Study Finds Knee Pain Increases Mortality

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Unfortunately, osteoarthritis affects millions of people annually, and due to an aging population and several societal and behavioral factors, that number is only projected to increase in the coming years. While the disease results in frequent pain which often worsens over time, osteoarthritis of the knee may have a particularly negative long-term affect.

A new prospective cohort study of 4,182 men and women ≥45 years of age found that knee pain—with or without radiographic osteoarthritis (OA)—correlates with higher rates of death. This new study was conducted by a team of scientists from the University of North Carolina Thurston Arthritis Research Center at Chapel Hill in collaboration with Harvard’s Brigham and Women’s Hospital.1

The study, “The impact of painful knee osteoarthritis on mortality: a community-based cohort study with over 24 years of follow-up,” was published in the April 19, 2019 edition of Osteoarthritis and Cartilage.

Co-author Leigh F. Callahan, Ph.D., the Mary Link Briggs Distinguished Professor of Medicine and associate director of the Thurston Arthritis Research Center, described the origin of the study “We know that osteoarthritis is the most common musculoskeletal condition in adults. It is also one of the leading causes of disability and is associated with increased frequency of diabetes and cardiovascular disease.”1

“However, in our view, the impact of OA is often underestimated. As a result of the increased disability and morbidity noted in those with knee OA, we sought to develop a more thorough understanding of mortality outcomes associated with knee OA.”1

In the study, the researchers achieved a median patient follow-up of 14.6 years during which time 1,822 deaths were observed by the investigators in the study population. According to the researchers, the baseline knee radiographic evidence of osteoarthritis was 27.7%, then 38.8% at first follow-up, then 52.6% at second follow-up and, finally, 61.9% at the third follow-up.1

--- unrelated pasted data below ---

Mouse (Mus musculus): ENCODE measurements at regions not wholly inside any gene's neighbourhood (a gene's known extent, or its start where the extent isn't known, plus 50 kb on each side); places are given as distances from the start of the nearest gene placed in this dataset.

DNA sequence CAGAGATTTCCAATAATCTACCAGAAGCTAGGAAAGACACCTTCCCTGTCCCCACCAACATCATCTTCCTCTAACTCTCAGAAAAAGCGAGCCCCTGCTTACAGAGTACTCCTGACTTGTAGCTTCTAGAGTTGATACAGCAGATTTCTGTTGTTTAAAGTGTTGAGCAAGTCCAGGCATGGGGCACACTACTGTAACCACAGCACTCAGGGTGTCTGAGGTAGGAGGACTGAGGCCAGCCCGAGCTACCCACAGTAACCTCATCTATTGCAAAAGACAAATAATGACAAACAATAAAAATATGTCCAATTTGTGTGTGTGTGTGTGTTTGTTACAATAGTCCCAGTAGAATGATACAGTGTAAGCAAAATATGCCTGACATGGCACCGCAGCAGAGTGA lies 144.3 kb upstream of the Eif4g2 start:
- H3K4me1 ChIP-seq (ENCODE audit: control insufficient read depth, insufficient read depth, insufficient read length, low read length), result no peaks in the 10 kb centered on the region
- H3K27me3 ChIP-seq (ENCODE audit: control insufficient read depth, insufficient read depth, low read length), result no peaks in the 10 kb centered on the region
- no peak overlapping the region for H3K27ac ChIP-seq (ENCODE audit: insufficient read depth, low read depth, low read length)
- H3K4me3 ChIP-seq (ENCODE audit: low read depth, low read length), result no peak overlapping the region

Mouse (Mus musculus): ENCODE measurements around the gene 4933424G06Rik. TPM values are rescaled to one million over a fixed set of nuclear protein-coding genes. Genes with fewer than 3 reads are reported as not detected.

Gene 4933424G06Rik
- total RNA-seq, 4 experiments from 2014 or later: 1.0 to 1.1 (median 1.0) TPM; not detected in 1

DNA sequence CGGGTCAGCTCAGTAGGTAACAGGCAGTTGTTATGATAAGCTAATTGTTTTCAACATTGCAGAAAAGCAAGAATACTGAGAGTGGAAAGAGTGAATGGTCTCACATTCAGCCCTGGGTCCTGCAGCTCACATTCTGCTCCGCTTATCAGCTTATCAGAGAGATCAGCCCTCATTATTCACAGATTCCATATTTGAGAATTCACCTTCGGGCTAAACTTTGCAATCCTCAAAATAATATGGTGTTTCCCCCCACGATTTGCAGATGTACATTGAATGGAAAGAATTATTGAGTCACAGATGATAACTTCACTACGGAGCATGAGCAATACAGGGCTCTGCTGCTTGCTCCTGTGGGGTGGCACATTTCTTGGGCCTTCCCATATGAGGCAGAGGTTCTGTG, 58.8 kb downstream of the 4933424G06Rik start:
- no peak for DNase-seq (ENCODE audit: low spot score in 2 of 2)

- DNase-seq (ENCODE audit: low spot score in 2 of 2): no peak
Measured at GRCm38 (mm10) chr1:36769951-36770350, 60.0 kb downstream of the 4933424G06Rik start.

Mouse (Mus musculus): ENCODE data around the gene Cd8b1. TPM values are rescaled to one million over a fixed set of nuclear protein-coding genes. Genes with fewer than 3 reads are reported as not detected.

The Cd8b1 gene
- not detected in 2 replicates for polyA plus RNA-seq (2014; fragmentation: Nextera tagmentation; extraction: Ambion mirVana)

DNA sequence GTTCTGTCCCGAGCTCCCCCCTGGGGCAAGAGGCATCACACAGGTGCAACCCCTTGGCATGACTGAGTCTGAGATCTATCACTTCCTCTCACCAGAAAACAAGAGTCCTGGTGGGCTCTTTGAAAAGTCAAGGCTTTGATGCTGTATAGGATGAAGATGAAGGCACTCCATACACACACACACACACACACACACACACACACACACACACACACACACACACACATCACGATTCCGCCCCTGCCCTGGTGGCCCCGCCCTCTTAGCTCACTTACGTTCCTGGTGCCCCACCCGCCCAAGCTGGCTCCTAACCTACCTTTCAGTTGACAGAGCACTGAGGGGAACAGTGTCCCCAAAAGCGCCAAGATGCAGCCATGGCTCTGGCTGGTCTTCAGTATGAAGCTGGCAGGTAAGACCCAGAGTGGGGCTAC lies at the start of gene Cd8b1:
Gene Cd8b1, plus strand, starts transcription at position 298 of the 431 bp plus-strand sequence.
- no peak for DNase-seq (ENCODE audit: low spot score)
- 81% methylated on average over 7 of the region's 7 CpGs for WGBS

The researchers found that knee osteoarthritis pain and knee pain alone (without radiographic evidence of osteoarthritis) were both associated with greater than a 15% increase in death from any cause.

Dr. Callahan, also director of the Osteoarthritis Action Alliance at UNC, explained the results to OTW, “Individuals with knee pain were more likely to die during follow-up than those without knee pain. This was true for both those who had radiographic knee OA findings and those who did not. Further, these patterns of association were seen only in women, Caucasians, individuals under the age of 65 and those who were obese.”1

“Clinicians should pay close attention to their patients with knee pain to help them avoid severe disability and comorbidities, particularly obesity, to reduce chances of increased mortality. Patients with knee pain and knee OA are at increased risk of death due to their condition. However, helping them to avoid further disability and weight gain should reduce comorbidities and obesity in order to preserve quality of life.”1

Although this trend may be disheartening, the good news is that new technology is being implemented across the United States to combat the negative effects of joint pain. The TracPatch Surface Sensor Technology was designed to give total knee replacement patients control of their recovery following total knee surgery and keep them in frequent communication with their healthcare provider throughout the entire episode of care. The technology is also important for healthcare providers as it gives them the ability to remotely monitor and individualize care plans based on each unique patient. Ultimately, TracPatch is enabling patients and healthcare providers to more seamlessly work together to relieve knee pain. For more information about TracPatch contact us today.

References

  1. Hofheinz, M.P.H., M.Ed., E. (2019, April 30). Large Joints Feature. Retrieved November 26, 2019, from https://ryortho.com/breaking/4182-patient-study-finds-knee-pain-increases-mortality/.
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